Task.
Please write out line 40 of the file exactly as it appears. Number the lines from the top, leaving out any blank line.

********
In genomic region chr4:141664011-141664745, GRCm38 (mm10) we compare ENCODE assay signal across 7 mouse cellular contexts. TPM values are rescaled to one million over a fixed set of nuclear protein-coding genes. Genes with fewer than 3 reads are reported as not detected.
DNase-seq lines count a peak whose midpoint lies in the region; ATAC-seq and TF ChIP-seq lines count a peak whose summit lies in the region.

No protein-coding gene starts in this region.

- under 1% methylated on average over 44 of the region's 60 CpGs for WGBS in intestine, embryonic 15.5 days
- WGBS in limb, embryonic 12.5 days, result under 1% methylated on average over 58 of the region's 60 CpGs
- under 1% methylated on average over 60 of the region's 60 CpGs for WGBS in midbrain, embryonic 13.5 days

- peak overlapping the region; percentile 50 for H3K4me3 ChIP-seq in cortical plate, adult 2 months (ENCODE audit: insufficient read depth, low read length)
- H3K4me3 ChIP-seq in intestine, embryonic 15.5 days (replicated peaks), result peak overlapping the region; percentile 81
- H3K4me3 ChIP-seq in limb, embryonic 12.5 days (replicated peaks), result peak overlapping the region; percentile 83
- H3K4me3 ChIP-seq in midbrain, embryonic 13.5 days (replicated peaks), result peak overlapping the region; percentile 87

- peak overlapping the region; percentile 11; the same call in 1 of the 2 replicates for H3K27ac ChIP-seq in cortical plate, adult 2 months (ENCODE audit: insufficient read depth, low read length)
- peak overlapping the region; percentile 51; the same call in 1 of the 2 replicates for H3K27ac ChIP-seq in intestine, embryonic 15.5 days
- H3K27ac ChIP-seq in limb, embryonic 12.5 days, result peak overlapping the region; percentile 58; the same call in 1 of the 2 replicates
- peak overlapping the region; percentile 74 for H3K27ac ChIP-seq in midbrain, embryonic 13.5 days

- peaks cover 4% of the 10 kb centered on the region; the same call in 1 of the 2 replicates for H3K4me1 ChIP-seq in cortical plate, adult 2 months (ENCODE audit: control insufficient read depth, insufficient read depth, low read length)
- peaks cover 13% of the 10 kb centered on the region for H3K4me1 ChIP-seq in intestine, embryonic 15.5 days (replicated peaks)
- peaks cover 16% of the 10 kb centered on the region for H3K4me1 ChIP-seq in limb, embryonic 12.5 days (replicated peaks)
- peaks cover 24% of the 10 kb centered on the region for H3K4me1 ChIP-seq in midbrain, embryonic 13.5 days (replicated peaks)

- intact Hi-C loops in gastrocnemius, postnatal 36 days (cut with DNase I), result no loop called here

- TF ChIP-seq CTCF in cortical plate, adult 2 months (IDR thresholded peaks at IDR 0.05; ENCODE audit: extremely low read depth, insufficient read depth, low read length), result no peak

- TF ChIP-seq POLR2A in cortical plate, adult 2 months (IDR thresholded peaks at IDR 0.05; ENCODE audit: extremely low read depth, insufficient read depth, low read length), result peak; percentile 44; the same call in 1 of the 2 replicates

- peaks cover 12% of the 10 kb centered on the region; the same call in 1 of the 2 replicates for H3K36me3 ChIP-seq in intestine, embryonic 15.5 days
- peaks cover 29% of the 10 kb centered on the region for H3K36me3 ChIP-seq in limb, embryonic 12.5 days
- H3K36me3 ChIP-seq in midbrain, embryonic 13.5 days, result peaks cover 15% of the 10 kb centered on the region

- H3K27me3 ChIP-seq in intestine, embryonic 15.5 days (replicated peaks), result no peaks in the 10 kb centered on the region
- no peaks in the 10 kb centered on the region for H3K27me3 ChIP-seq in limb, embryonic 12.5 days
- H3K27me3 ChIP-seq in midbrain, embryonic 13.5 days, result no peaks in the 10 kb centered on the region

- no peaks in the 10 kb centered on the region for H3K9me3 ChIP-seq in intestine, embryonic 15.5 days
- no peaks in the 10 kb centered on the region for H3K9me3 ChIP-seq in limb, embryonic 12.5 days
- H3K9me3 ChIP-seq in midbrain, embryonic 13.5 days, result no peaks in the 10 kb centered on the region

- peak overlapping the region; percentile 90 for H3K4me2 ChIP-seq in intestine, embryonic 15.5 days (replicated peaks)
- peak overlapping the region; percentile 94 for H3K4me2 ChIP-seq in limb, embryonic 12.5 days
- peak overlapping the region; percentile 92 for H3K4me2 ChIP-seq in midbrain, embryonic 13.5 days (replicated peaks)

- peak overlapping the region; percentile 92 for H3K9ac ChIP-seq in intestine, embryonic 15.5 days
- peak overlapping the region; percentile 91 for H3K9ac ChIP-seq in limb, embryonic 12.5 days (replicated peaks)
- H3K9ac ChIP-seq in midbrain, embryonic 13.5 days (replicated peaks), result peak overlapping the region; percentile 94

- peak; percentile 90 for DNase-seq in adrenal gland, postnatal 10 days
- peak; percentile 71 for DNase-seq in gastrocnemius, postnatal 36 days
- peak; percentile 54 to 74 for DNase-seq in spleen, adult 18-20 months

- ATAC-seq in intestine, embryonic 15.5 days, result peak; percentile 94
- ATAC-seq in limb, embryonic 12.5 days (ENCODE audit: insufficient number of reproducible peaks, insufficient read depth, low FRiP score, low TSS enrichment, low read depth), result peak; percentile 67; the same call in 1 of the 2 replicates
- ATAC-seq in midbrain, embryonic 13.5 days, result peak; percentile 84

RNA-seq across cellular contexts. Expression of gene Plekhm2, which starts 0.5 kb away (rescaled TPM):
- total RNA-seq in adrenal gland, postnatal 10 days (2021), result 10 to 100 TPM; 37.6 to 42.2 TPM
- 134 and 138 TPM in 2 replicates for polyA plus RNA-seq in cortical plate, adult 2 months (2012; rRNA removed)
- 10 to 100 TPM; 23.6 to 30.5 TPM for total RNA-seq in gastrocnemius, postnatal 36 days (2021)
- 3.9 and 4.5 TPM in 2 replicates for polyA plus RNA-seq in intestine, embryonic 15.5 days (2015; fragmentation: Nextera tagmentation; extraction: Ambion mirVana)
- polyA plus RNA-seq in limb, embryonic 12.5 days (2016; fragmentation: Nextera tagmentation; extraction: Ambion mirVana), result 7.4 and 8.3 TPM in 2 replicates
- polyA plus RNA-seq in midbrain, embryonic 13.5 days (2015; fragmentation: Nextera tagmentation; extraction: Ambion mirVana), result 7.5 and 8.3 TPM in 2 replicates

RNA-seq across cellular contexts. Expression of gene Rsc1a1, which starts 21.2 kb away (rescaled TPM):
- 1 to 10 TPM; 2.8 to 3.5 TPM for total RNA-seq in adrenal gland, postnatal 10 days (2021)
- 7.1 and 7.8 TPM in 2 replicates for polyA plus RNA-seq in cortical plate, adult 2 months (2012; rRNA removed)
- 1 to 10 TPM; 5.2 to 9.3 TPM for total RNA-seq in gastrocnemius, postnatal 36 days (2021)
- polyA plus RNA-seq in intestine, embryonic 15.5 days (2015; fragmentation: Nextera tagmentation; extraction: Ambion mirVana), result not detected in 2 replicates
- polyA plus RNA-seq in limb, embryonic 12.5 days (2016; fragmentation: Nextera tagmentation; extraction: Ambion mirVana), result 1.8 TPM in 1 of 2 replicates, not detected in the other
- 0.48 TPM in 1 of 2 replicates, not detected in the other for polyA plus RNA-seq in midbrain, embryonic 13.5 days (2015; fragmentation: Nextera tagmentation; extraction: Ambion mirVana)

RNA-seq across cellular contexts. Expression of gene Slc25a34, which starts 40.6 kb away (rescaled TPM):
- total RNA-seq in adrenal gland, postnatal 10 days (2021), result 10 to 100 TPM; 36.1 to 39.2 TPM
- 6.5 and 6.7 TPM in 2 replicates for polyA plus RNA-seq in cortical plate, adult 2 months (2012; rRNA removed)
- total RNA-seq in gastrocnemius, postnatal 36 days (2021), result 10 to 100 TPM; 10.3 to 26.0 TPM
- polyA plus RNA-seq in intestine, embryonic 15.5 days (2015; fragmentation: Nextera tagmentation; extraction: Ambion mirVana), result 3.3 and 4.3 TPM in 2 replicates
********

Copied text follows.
- ATAC-seq in intestine, embryonic 15.5 days, result peak; percentile 94